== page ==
New Albany News

Research teams to seek feedback on findings Jan. 28

By ThisWeek Community News  • 

New Albany-Plain Local Schools officials are inviting community members to comment on innovative ideas that could become part of the district's programming.

The session is scheduled from 6:30 to 8:30 p.m. Tuesday, Jan. 28, at the Jeanne B. McCoy Community Center for the Arts, 100 E. Dublin-Granville Road in New Albany.

Superintendent April Domine said the district formed four research and development teams in the summer of 2013, and they will present their findings Jan. 28.

Three teams focused on the arts, international studies and science, technology, engineering and math courses, respectively.

The fourth, called the IDEAL team, an acronym for Innovative Design Exploration Anthropologists for Learning, used the concept of "social justice based on community problem-solving," said district spokesman Patrick Gallaway.

The teams included up to 100 people, Gallaway said, with at least 15 teachers, students or parents on each team.

Each team worked with a consultant who had expertise in the field, Gallaway said.

Domine said the district paid for the consultants from its $250,000 research-and-development fund.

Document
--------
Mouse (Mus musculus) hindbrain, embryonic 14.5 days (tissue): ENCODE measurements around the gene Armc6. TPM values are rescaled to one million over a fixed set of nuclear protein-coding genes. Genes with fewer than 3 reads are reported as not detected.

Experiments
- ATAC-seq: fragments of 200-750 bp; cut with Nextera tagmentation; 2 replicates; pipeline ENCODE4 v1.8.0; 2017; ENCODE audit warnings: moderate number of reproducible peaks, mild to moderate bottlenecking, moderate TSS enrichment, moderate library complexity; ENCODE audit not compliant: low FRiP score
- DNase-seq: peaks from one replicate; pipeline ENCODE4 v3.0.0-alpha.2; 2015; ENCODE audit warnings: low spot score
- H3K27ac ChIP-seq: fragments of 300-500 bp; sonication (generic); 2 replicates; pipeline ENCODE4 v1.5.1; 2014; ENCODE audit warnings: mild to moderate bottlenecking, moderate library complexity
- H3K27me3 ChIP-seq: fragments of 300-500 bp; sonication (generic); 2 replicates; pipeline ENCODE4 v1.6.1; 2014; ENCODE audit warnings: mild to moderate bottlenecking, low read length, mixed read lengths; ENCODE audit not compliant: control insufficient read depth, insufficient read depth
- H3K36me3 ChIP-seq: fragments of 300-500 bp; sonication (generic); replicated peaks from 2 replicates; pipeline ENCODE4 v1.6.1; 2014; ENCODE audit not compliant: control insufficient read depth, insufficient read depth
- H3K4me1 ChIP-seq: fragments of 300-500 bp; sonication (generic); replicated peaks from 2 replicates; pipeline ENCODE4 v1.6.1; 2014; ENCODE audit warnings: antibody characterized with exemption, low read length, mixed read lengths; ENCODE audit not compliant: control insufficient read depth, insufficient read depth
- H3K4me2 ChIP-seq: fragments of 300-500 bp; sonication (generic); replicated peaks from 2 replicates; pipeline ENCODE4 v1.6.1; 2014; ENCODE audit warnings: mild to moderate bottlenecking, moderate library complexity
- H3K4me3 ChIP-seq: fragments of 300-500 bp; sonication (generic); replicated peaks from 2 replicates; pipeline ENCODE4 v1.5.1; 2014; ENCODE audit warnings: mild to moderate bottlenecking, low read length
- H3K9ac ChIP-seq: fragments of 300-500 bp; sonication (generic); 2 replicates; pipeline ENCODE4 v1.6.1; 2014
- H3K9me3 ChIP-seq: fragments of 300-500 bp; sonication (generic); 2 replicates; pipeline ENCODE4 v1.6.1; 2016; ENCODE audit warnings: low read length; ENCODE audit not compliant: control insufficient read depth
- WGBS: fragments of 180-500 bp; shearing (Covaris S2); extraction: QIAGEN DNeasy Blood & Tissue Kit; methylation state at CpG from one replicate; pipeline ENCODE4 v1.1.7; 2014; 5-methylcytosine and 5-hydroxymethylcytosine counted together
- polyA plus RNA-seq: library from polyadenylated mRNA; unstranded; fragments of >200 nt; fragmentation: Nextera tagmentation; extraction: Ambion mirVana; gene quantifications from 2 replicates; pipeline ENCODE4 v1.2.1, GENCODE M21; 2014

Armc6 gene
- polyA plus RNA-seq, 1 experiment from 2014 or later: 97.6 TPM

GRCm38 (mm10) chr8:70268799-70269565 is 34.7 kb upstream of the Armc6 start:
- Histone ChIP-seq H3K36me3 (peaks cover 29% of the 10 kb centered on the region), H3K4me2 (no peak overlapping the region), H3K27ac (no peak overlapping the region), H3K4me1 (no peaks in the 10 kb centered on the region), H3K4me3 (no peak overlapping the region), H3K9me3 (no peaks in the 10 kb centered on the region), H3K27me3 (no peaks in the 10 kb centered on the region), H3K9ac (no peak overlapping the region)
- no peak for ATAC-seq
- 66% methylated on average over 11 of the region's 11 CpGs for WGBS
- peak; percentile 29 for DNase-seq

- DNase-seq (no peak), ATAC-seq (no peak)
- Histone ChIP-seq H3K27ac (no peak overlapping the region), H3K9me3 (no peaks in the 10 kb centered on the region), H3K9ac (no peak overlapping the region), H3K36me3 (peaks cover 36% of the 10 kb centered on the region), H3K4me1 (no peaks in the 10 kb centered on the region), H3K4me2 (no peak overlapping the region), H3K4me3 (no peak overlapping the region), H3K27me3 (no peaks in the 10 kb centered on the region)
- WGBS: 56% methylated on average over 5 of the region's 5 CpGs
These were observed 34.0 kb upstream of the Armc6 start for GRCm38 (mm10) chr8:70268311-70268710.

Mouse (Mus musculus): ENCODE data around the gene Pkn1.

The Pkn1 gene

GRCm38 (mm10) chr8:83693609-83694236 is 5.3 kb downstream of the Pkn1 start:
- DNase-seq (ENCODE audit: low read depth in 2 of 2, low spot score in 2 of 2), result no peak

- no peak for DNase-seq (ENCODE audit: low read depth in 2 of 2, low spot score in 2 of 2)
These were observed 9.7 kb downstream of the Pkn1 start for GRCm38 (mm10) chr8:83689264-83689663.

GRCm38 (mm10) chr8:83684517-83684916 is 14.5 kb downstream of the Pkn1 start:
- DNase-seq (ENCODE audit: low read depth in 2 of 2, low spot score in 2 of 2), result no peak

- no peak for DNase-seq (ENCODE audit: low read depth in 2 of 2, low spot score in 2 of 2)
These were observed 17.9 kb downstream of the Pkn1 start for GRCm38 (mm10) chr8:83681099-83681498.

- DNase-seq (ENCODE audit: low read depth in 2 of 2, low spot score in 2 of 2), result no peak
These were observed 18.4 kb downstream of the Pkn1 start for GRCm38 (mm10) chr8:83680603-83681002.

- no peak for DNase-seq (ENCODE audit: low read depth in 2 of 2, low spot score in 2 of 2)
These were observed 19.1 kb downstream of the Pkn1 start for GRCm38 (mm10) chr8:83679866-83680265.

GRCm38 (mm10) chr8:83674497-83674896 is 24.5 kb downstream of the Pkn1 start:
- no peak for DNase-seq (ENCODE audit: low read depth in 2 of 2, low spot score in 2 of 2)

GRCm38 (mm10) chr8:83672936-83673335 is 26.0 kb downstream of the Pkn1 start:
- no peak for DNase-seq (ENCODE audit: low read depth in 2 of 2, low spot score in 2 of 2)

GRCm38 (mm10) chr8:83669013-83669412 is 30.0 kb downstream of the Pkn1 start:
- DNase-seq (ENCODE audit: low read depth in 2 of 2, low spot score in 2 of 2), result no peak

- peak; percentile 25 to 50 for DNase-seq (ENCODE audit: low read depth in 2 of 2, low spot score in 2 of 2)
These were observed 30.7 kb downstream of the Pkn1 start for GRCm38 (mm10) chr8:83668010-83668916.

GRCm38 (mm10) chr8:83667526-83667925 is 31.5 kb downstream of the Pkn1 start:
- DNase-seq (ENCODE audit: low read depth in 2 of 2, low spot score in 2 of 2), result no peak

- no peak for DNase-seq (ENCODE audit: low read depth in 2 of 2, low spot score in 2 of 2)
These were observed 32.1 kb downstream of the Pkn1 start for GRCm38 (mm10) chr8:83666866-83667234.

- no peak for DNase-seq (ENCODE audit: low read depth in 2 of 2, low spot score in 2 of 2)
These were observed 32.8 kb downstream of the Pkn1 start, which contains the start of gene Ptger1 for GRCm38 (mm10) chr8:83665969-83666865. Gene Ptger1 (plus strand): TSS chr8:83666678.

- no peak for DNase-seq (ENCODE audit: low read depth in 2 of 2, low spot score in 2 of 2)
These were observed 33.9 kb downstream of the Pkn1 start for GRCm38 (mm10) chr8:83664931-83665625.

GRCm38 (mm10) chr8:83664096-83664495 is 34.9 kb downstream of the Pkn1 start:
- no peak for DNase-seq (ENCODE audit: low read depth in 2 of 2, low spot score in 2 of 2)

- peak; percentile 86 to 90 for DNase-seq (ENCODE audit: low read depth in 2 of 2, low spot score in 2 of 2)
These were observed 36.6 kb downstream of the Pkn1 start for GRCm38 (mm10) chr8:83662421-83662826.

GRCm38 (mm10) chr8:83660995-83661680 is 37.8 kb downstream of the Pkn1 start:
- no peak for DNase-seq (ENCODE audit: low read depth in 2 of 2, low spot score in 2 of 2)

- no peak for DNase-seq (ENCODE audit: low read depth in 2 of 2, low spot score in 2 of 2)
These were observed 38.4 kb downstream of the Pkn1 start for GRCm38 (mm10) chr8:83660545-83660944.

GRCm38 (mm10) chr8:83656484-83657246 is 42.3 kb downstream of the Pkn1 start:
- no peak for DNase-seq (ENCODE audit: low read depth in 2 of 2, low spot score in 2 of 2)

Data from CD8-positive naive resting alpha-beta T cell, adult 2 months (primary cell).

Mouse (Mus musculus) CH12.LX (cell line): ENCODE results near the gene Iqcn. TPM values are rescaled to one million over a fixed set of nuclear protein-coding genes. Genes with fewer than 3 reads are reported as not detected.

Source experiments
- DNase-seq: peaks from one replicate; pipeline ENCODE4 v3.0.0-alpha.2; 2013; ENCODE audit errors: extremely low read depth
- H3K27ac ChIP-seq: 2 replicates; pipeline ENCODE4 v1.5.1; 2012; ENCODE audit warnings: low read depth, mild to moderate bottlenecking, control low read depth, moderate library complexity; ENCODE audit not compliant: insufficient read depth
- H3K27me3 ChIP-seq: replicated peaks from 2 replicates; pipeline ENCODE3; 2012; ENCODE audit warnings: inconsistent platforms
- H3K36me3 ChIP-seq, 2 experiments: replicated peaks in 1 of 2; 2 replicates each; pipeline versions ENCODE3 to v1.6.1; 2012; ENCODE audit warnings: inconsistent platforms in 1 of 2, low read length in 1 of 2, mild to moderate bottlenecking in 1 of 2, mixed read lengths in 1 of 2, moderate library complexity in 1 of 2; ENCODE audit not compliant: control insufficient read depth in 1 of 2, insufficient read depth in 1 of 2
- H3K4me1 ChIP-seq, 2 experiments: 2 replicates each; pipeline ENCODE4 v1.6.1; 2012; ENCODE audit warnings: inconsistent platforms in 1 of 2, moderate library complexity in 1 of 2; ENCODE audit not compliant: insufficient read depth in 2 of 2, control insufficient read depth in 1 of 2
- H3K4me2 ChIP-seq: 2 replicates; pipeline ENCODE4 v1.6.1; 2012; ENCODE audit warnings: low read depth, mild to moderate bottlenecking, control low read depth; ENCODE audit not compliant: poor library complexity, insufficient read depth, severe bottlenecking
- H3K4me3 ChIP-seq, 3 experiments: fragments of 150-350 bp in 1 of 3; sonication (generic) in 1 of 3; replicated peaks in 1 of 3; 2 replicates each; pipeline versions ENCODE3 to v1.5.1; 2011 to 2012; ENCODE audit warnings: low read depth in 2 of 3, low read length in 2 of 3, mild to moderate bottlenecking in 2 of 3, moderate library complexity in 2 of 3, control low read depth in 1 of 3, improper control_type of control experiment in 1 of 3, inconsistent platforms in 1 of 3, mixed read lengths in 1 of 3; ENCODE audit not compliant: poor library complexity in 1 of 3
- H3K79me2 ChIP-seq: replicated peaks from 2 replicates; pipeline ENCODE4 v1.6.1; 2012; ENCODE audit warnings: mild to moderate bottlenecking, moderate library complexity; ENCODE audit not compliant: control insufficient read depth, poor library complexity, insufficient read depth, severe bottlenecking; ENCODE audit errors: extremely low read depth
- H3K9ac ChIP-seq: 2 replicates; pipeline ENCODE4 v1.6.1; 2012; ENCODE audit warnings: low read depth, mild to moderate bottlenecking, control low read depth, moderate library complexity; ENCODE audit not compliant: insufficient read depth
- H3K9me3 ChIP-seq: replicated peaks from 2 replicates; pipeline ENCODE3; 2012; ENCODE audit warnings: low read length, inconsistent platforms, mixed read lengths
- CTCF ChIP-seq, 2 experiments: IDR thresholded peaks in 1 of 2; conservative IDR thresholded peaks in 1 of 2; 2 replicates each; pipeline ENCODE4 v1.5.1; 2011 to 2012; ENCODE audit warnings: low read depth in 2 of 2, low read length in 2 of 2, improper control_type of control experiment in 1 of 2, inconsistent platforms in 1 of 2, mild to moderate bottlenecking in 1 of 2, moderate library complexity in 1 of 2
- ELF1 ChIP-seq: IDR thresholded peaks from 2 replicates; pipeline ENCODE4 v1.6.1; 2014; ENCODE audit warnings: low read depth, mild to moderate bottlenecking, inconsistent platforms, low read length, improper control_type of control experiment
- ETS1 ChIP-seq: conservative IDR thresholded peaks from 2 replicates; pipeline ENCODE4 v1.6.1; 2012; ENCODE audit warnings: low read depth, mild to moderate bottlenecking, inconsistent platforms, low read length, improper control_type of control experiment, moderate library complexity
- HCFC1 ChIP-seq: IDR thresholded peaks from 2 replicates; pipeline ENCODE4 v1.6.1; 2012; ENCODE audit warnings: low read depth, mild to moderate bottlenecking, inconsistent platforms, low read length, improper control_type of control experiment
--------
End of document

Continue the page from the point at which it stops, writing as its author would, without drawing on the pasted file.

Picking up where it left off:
During the Jan. 13 school board meeting, board president Mark Ryan said the teams will present their research Jan. 28.

Board member Natalie Matt said the teams will seek to incorporate public comments into more defined prototypes.

Ryan and Matt, who've participated in the team meetings, said the teams have high energy levels.

"We need to really try to get people to attend," said board member Laura Kohler.

She said the teams' research is "some of the most exciting work we're ever going to do in this school district."

As an example, Gallaway said, the arts team sought "to design a school where teachers and students collaborate with artists in an arts-infused environment (that) empowers them to become creative thinkers while exploring their artistic passions."

Arts team members believe the arts-infused environment could help the district further its mission by "better enabling students to become engaged citizens of the world," Gallaway said.

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